Writing for Comics 101 – Making Pages You Can Actually Read

In today’s lesson of Writing for Comics 101, let’s talk about making pages you can ACTUALLY read.

How do we do that? By not packing the pages with an obscene amount of dialogue.

Or at least, if you HAVE to keep so much dialogue, how to pace it out so it’s not a word brick.

This technique is something discussed in more detail in Making Comics by Scott McCloud, so what I’ll do for today’s post is share my mistakes so you can learn from them.

Let’s take a look at this page from Seeing Him, written by Kia Crawford and drawn by me:

seeing him transgender webcomic page 25

To be honest, there’s a way to get the information across that we need, without using a fuck-ton of dialogue.

We could:

  • split this between two pages,
  • condense the banter,
  • condense the backstory drop,
  • change the page layout,
  • change the balloon layout,
  • or any combination of these.

At least past me had the sense to split the dialogue into separate balloons. That way the page felt, at the time, a little less like a word brick.

This is me spit-balling some ideas right now on how to fix this page of Seeing Him: we could change the camera focus in the second and third panels, to cut away to framed photos on the walls. Those photos could showcase the history of the venue. With that edit, we can split the dialogue up some more, re-frame where the speech balloons sit, and make the page feel like less of a collection of talking heads.

Compare this page to The Legend of Jamie Roberts, page 65, written and drawn by me.

the legend of jamie roberts genderqueer lgbtq pirate adventure webcomic page 65

Here, I let the space breathe and tell the story for me, without so many words.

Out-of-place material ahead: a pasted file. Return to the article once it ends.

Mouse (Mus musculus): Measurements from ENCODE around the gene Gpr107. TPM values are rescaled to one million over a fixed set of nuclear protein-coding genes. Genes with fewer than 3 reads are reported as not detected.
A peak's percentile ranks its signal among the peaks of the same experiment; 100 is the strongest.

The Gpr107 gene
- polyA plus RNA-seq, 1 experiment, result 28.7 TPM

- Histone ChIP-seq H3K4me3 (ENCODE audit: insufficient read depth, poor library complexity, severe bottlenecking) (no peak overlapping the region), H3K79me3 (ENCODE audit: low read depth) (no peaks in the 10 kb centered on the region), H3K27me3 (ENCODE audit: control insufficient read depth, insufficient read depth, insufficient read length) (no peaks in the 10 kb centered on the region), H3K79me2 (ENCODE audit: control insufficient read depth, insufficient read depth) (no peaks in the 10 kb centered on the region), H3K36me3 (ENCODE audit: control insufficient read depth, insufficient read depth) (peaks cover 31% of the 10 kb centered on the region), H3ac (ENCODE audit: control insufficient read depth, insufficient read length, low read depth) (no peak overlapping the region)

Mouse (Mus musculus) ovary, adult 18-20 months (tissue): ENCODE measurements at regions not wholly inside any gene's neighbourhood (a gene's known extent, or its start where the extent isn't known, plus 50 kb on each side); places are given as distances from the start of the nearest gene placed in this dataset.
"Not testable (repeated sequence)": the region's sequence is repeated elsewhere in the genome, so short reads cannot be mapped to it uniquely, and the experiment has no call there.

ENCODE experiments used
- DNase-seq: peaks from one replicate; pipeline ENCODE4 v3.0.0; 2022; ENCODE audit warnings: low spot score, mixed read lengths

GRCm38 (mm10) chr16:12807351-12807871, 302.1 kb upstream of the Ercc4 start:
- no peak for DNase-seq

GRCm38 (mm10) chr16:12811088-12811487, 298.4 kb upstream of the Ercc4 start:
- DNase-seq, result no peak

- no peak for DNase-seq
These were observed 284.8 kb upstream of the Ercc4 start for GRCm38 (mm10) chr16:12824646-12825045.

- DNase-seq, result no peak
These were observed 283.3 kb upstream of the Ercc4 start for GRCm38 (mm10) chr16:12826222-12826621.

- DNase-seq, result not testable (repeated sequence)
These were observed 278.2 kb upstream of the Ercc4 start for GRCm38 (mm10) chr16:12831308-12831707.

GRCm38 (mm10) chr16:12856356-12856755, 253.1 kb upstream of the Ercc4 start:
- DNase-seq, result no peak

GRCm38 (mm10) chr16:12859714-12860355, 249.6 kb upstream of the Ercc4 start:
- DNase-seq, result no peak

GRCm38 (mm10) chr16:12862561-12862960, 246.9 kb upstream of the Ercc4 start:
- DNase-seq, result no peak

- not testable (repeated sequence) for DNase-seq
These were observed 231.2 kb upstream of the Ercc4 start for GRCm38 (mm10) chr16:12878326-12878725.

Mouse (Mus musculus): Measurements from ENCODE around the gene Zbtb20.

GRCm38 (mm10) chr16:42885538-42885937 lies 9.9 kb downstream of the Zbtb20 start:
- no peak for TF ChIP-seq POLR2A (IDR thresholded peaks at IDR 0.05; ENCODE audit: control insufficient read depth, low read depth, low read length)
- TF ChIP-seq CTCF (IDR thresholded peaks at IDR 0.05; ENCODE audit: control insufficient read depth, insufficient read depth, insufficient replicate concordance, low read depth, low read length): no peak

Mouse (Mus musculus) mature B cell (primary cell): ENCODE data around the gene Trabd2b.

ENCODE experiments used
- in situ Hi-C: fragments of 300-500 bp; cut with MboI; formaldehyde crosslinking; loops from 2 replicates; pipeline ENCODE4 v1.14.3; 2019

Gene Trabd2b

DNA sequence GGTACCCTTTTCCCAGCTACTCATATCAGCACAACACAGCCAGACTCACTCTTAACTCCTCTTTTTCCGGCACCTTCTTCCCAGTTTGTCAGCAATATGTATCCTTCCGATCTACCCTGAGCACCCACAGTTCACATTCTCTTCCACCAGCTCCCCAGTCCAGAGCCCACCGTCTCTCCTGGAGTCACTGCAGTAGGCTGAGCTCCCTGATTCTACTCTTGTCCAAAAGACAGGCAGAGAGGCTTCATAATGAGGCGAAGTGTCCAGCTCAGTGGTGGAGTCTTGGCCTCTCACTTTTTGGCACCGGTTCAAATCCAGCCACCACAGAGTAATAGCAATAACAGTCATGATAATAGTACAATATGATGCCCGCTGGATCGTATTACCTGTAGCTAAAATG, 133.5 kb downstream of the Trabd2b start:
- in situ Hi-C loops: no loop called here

Whether you can draw or not, comics are a visual medium. Let the environment and scenery describe for you what words could not.

If you have questions, or need feedback, let me know in the comments. I’m happy to help.

That’s all for now. Thank you for reading!

You. Are. Awesome.

The Freelance Lifestyle – What Jobs to Pursue

Today for The Freelance Lifestyle, I’m going to give an honest take on what kinds of jobs you should pursue – especially if you’re freelancing for the first time.

For the first time freelancer, it can be tempting (or even encouraged) to take the first job that comes your way. For folks like me who have been freelancing for a few years, you get a better sense of what to say “yes” or “no” to.

I hope that in this blog post, you can learn from some mistakes I’ve made, so you can avoid really shifty, shady, or downright nasty clients.

Trust Your Gut.

Your logic brain will tell you to take any job you can get because “it’s money.”

But if there’s something about the potential client that makes you raise eyebrows, pay attention to that.

Pay attention to these signs if you’re unsure about a gig:

  1. Does the client use language that makes your spider sense tingle? For me, that looks like anyone who makes sexist jokes, or talks about Christian topics in really uncomfortable ways. My primary audience is the exact opposite of these people. So if a potential client is using language that my primary audience would NEVER use, I note that.
  2. Does the client use an obscene amount of emojis? I’m not knocking against emoji use. However, I’m encouraging you to spot any communication from your potential client that’s less than professional. Especially if you feel that it’s detrimental.
  3. Does this client have a digital presence that’s easy to find? Some clients will share their website or social media link with you. THIS IS GOOD. Some potential clients may not provide this information, even if you ask for it. THIS IS SHADY. Do your due diligence and go to Google. Cross-check them. If the search results come up with something weird or unsavory, voice that concern.
  4. Does this client balk at the idea of signing a contract YOU wrote? If you don’t know how to write a contract that protects you and a client, I wrote a post a long while ago about how to do it. There’s also some good templates through the Artist and Graphic Designer’s Market.